Accomplished entertainer Robin Mountjoy is an award-winning writer, director, actor, playwright, musician, and songwriter, but don’t let his dizzying array of devotions fool you into thinking he’s without direction. The multi-talented artist has follows his heart, which has led him on a coast-to-coast to conquest to captivate audiences both on stage and on screen.
But finding his place in the world didn’t come so easily, at first. After a lot of struggle, the Kansas City native was lucky to find work on a low budget film and suddenly the pieces of the puzzle seemed to finally fit. “You have to be a little off, I think, to work in this business. Normal stuff wasn't working for me; I couldn't make normal things work. I’d been working hard for years when in 1995, I got involved in doing some soundtrack work for a low budget film. I realized I had the ability to get people together and make things happen, and shot a film with Tiny Tim in it. I going through some tough times and didn't know what my direction in life was, but I knew right then in there that I'd found my calling.”
He did what came to him naturally and found that creative endeavors were indeed the niche he’d long been seeking. “As a kind of natural performer, I just started performing,” he explained. “I picked up a guitar and six months later, I was playing shows, opening up for bands, making things happen. I was going through a lot so I was playing the blues. I was really good at getting people together and telling my stories. I was opening up for national acts in Kansas City, and I started producing shows. I went to New York and did a residency at CBGB's, only taking on the best and most original talent I could find, with real soul that came from the right place.”
“In New York City, I met a music producer who came to two of my shows. We really were packing it in, he'd never seen anything like it, and he kept coming to my shows, encouraged me. I worked with him a little bit and he said, ‘You're really theatrical when you perform, ever thought about acting?’ He got me a part as an extra in “American Gangster”, I stood around in an Army uniform and watched Denzel Washington, which inspired me to start taking acting classes,” Robin said. One thing led to another, and the musician come aspiring actor’s attention was caught by the creative forces behind the scenes. “Acting class is where I learned that the director is very intense,” he laughed, “but also made the scenes better. I thought if I could direct and not make people cry, I could make scenes better too. I lead with my heart, and I knew I could get things accomplished without screaming at someone. I wrote a monologue from a story from one of my songs because it was easier for me ro remember and I used it in acting class. People liked it and that encouraged me to continue to write.”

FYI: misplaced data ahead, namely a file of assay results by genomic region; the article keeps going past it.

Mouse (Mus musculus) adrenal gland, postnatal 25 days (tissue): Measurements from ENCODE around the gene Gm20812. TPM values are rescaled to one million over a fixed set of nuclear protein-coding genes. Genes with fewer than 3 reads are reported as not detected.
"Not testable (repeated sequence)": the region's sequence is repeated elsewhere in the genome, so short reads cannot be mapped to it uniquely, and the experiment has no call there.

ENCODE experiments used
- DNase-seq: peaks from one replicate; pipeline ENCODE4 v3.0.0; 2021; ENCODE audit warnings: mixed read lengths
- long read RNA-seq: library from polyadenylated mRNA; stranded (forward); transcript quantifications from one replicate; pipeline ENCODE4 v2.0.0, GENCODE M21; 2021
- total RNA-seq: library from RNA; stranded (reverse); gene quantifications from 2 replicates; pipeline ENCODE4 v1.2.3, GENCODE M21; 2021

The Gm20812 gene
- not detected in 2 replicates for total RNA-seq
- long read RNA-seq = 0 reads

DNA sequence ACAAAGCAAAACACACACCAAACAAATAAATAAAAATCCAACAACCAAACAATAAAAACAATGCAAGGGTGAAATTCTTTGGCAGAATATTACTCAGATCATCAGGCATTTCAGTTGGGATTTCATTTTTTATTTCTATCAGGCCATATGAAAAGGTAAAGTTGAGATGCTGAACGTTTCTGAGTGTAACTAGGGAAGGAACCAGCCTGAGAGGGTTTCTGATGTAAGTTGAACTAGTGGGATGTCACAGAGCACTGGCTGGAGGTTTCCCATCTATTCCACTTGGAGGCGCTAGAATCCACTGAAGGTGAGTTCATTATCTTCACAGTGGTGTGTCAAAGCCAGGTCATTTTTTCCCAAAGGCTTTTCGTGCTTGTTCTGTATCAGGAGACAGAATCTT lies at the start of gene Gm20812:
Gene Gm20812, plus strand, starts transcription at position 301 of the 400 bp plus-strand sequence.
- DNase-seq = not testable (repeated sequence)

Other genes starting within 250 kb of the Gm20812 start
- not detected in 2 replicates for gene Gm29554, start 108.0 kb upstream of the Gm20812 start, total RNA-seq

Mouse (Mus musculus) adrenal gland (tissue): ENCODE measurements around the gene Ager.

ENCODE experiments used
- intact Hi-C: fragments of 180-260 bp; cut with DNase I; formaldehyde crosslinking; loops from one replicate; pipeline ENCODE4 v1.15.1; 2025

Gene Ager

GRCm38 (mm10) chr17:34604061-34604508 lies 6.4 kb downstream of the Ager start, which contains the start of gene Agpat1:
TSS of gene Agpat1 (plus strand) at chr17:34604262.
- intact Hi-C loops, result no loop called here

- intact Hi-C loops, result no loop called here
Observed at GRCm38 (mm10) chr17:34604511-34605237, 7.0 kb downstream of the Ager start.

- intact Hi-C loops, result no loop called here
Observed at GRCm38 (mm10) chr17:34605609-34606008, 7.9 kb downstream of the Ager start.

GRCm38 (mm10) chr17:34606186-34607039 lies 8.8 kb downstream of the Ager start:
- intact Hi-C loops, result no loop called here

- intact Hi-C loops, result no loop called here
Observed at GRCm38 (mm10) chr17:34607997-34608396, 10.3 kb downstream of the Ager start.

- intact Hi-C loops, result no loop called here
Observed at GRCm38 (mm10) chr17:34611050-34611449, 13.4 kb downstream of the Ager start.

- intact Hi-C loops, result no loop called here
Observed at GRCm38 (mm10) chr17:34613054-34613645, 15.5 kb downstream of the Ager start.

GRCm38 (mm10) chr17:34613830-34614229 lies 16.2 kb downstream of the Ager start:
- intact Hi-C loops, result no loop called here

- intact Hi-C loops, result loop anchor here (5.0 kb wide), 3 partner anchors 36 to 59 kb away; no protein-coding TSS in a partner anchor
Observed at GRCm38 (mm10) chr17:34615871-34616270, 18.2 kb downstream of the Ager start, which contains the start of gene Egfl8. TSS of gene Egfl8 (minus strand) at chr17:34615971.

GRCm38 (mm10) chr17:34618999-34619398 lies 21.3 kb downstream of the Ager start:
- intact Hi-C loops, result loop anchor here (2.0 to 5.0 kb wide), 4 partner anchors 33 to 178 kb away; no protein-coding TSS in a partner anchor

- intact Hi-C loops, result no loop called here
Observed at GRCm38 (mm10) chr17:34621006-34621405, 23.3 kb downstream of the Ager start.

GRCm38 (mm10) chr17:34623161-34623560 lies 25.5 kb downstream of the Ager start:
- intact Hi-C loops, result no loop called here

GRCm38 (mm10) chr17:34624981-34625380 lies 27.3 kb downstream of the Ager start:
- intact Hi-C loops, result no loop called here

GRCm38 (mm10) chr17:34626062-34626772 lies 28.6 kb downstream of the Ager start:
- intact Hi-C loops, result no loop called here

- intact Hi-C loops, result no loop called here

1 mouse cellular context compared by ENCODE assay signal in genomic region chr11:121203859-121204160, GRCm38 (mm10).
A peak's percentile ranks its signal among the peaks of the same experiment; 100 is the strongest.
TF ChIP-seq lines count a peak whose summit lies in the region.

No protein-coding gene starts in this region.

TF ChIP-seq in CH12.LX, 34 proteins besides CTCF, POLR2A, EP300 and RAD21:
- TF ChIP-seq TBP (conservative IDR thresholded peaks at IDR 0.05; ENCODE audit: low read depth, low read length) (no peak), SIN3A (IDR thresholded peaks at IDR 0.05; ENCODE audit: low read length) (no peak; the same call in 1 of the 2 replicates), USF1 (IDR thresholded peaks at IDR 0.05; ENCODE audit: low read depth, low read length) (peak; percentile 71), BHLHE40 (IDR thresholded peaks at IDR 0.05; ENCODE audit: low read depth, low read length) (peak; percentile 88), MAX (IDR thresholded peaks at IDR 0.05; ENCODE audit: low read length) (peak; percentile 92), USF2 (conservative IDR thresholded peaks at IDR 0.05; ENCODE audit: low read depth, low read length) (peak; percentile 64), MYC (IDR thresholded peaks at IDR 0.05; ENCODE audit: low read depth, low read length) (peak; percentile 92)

“I didn't have a clue on the structure of script writing, but people always complimented my stories and lyrics. I took it to a producer, but he wouldn't read it because it was practically written in crayon and stuck together with gum. I got a book on how to make it professional, and got it submitted to a performing arts center. Then I won a grant to have my play put on. That was my first break. I made more money than I ever made in my whole life in one night. I wrote six plays and taught myself how to be a playwright.” Robin went on to produce an astounding twenty-six sold out off-Broadway productions of original plays.
Again, the logical progression took hold, and Robin the playwright now found himself in the throes of the film industry. When financing faltered or things weren’t done up to his standards, he just put on another hat and taught himself another valuable new skill. “Shower Frown” was my first feature, a dark comedy. If anyone tells you it’s easy, they're not making a good film. Since I was learning how to do it all while it was going, it was very hard. They'd leave after eight hours and I’d still be there. I didn’t have anyone edit, so I taught myself Avid, for example. “Quick to Duck” was also hard, but less hard, fun.” Robin recently signed with Cinema Epoch for distribution of the two movies.
But returning to his roots in raucous rhythm and blues, he just finished up “You Gotta Go”, a studio album of original music featuring Dave “Roe” Rorick, classic country legend Johnny Cash's former bass player. Now a celebrated musician, Robin has also earned a residency at the iconic House of Blues on the Sunset Strip in Los Angeles. “Music was my salvation. It saved me; it got me out of a rut. I had trouble finding a job that satisfied me and had been doing whatever I could for years to get by then found the arts and be we looked back.”
Despite Robin’s climb into a cozy, successful multimedia career; don’t expect the relentless Renaissance man to rest. “I'm a constant creator,” he promised, “I'm always creating something.”
Learn more about Robin Mountjoy at www.robinmountjoy.com/